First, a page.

The ease with which Metro allowed Meloche to claim benefits sharply contrasts its handling of other city employees’ benefits, especially those who have criticized the embattled animal control agency.
Most notably is Metro Public Works employee and former LMAS kennel attendant Eric Garrett, who in April 2010 was suspended without pay for speaking out against mismanagement and waste within the department, and who was ordered to undergo a psychiatric evaluation to retain his job. Prior to that snafu, Garrett claims he was transferred to Public Works from LMAS in 2006 as a result of criticizing Meloche’s decision-making. After some legal wrangling, the state government slapped down Metro’s denial of Garrett’s benefits.
Additionally, Metro has denied benefits to former LMAS animal care manager Dawn Simpson, who resigned Aug. 21, 2009, after alleging sexual harassment by Meloche and retaliation by him and Zelinsky, then the agency’s second-in-command. Legal documents show that Simpson appealed and attended three unemployment hearings in a process spanning several months, and ultimately was awarded only a fraction of the benefits she had claimed.
“We went through multiple hearings where the county attorney … fought us tooth-and-nail on her unemployment. It’s unbelievable,” says Mikell Grafton Skinner, Simpson’s attorney. “Their basis was that she quit voluntarily. She wrote a very specific letter the day she walked out of there, and she said she could not last one more minute in that environment,” in effect echoing the very argument made by Meloche in his resignation and appeals letters. Skinner claims that a clerical error also contributed to Simpson’s claims not being properly processed, and that the county attorney’s office exploits unemployment insurance awards by playing favorites.
LEO Weekly obtained the aforementioned records after appealing a series of decisions made by the county attorney’s office, each of which denied access to Meloche’s unemployment disbursement. The Kentucky Attorney General’s Office issued an opinion on Dec. 22, 2010, ruling that Metro had incorrectly invoked exceptions to Kentucky open records law in an attempt to withhold evidence that Meloche had collected unemployment.
“Louisville Metro Government improperly relied on (exceptions to open records law) in denying (LEO Weekly’s) August 16, 2010 request,” Assistant Attorney General Amye L. Bensenhaver writes in a five-page ruling. “Metro thus stands in the same shoes as all other employing units insofar as it is not bound by the confidentiality provision found at KRS 341.190(3),” which deals with exceptions to confidential information.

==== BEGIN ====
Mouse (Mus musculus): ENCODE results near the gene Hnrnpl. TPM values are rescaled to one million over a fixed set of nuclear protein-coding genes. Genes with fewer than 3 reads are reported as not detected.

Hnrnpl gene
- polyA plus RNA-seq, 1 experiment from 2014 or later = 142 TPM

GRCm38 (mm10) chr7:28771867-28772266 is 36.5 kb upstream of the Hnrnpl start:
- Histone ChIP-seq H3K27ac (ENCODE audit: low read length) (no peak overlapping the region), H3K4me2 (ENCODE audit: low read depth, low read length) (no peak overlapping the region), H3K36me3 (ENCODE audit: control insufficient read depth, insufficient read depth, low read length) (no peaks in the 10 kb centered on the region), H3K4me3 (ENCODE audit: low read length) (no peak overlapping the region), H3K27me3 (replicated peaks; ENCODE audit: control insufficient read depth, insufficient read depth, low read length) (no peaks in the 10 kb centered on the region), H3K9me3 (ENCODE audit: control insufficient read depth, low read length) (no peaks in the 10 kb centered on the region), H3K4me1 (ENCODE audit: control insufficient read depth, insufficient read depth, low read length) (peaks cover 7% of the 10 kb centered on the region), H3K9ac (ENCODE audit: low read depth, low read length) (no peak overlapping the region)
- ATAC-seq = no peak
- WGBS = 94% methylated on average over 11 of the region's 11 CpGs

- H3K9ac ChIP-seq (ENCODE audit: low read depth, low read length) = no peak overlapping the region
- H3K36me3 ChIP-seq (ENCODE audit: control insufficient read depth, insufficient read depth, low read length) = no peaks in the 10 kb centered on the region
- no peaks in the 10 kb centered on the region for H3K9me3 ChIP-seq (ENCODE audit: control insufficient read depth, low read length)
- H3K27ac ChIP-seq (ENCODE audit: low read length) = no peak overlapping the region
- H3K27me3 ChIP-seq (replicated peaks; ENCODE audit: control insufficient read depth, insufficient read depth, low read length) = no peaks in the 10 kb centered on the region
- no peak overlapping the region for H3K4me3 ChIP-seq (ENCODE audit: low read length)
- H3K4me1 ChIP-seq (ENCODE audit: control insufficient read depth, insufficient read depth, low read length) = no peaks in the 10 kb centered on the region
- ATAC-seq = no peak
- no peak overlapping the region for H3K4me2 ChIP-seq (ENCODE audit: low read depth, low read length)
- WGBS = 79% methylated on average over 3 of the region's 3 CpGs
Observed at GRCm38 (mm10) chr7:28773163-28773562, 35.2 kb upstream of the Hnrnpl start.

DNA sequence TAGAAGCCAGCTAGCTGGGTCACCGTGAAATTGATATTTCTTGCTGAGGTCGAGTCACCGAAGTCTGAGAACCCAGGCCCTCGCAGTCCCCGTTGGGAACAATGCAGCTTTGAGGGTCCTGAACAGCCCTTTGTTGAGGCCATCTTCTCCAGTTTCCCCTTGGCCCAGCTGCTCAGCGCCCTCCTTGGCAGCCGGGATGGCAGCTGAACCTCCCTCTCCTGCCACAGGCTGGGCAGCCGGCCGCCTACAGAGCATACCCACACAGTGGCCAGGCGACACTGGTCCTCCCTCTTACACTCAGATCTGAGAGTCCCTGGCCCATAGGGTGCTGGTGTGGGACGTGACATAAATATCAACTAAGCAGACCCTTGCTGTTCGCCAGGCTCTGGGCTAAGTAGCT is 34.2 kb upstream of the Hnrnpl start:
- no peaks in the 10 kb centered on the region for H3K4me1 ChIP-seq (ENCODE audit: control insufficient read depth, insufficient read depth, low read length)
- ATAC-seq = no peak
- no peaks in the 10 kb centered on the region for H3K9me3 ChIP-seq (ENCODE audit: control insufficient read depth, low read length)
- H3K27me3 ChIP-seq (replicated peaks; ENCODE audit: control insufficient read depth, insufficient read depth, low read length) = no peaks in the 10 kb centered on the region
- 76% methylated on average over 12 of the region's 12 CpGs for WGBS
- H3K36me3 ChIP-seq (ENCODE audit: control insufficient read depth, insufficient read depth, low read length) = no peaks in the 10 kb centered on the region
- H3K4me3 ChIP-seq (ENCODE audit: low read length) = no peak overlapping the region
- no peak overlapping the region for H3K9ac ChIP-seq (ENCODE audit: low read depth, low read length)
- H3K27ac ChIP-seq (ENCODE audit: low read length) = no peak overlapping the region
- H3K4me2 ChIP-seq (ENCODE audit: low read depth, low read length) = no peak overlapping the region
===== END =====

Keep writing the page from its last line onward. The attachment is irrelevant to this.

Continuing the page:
Patteson defends Metro’s reading of open records law, calling it “an abundance of caution on behalf of our client.”
“In terms of any further detail on discussions we would’ve had with Metro government (to not challenge Meloche’s claims), that is under attorney-client privilege, and we would need to have the permission of Metro to be able to go into any further detail,” Patteson says. “If Meloche isn’t disqualified, then there’s not sufficient grounds to challenge (the decision).”
Attorney Jon Fleischaker, who represents the Kentucky Press Association, reviewed the attorney general’s ruling and said that Meloche’s wage information is clearly public, calling the county attorney’s interpretation of open records law “a knee-jerk reaction.”
“The most neutral explanation I can give you for what they did is they don’t want to give out records, so they look for any reason not to,” Fleischaker says. “I just can’t see how anybody can read this statute and come up with the idea that (this information is) confidential. What happens is, and it’s not just with them, it happens with a lot of public agencies, they get … nervous that somehow they’re going to violate someone’s rights. In this case, I don’t know how they could’ve thought that because all of the salary information about Meloche is open (for inspection).”
Fleischaker adds that he doesn’t think it’s an inadequacy of what Patteson called the “broadly worded” open records statute, but rather a failure of the county attorney’s office to properly do its job.
“The best explanation I can give you is an absurd sense of being scared about what Meloche might do if they gave out the information,” Fleischaker says. “That’s just foolishness.”